Vitamin D deficiency is no joke! A new estimate in the journal Pediatrics reports 7.6 million children, adolescents and young adults have levels of Vitamin D so low that they can be considered deficient. Another 50.8 million people have higher levels, but still too low.
The researchers and others blamed the low levels on a combination of factors, including children spending more time watching television and playing video games instead of going outside, covering up and using sunscreen when they do go outdoors, and drinking more soda and other beverages instead of consuming milk and other foods fortified with Vitamin D.
"This appears to be another result of our unhealthy lifestyles, including a sedentary society that doesn't go out in the sun much," Michal L. Melamed of the Albert Einstein College of Medicine in New York said.
The analysis and an accompanying federal study also found an association between low Vitamin D levels and increased risk for high blood pressure, high blood sugar, and a condition that increases the risk for heart disease and diabetes, known as the metabolic syndrome.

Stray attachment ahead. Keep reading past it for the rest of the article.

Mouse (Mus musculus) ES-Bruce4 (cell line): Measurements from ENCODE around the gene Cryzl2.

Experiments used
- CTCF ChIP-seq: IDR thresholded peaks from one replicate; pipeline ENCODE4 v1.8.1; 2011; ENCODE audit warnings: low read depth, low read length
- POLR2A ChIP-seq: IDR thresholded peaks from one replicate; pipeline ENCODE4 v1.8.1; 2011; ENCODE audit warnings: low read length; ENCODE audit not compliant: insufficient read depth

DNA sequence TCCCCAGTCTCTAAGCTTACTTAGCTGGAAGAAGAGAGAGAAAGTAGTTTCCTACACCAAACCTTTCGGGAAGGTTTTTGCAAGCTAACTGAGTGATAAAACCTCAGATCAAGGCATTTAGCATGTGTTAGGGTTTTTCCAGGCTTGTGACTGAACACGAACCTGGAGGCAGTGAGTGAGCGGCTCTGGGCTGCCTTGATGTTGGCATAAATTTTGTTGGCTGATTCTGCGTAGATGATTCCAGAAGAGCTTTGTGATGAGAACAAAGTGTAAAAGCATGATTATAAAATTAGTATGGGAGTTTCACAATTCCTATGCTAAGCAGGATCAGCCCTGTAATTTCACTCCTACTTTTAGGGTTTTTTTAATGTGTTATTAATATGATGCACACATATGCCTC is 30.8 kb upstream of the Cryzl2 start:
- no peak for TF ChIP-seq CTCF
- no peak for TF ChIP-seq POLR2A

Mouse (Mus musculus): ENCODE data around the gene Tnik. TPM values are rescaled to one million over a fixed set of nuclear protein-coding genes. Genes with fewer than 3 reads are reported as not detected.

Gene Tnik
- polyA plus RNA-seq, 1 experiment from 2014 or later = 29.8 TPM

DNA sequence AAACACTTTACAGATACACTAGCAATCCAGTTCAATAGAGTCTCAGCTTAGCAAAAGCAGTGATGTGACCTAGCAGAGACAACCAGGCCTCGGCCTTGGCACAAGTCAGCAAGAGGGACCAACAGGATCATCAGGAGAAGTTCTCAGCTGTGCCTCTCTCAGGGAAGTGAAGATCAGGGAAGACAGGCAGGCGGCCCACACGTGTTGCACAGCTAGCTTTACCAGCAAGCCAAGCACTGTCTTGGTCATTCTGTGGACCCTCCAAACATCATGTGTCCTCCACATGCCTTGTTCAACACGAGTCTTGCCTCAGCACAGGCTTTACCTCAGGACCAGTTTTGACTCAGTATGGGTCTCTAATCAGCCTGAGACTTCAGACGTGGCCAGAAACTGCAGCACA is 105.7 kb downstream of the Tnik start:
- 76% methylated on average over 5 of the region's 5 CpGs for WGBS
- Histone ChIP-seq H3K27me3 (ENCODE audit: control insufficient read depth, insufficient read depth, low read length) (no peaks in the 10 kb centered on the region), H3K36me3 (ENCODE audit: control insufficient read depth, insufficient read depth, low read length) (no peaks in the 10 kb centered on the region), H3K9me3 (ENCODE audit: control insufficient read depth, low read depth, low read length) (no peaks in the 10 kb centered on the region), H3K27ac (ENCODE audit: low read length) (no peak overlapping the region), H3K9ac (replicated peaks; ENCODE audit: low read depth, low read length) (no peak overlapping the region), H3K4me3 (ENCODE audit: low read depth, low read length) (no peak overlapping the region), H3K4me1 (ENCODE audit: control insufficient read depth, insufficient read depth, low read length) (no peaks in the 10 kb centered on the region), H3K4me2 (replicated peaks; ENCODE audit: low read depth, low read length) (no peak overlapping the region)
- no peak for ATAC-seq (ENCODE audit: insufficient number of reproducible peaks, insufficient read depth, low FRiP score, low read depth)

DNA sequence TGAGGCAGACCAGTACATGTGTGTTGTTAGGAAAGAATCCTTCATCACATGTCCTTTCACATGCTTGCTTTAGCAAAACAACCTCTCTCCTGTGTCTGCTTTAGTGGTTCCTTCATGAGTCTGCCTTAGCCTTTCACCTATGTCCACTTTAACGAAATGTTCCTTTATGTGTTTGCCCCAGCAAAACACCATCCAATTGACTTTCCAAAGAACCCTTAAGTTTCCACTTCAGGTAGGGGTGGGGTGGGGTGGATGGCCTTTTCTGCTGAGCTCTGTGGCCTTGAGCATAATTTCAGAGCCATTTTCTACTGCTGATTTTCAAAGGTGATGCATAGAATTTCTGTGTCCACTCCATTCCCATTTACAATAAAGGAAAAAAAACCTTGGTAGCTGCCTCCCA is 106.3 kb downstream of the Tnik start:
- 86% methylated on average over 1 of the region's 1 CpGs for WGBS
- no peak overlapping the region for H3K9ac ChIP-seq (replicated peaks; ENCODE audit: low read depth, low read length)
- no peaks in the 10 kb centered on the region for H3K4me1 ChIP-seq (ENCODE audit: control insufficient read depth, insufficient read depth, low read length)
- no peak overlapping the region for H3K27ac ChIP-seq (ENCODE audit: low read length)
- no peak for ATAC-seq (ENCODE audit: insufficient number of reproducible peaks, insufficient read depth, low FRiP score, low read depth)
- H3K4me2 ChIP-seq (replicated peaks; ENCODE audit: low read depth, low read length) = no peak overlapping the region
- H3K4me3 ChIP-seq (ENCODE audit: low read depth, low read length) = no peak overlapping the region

Taken together, the studies provide new evidence that low Vitamin D levels may be putting a generation of children at increased risk for heart disease and diabetes, two of the nation's biggest health problems that are also increased by the childhood obesity epidemic.
In related news, vitamin D deficiency has been linked to difficulty thinking and increases risk of dementia. To help boost vitamin D, Dr. Fuhrman has his own supplement, called Osteo–Sun, in vegan and non-vegan forms.
Via The Washington Post.
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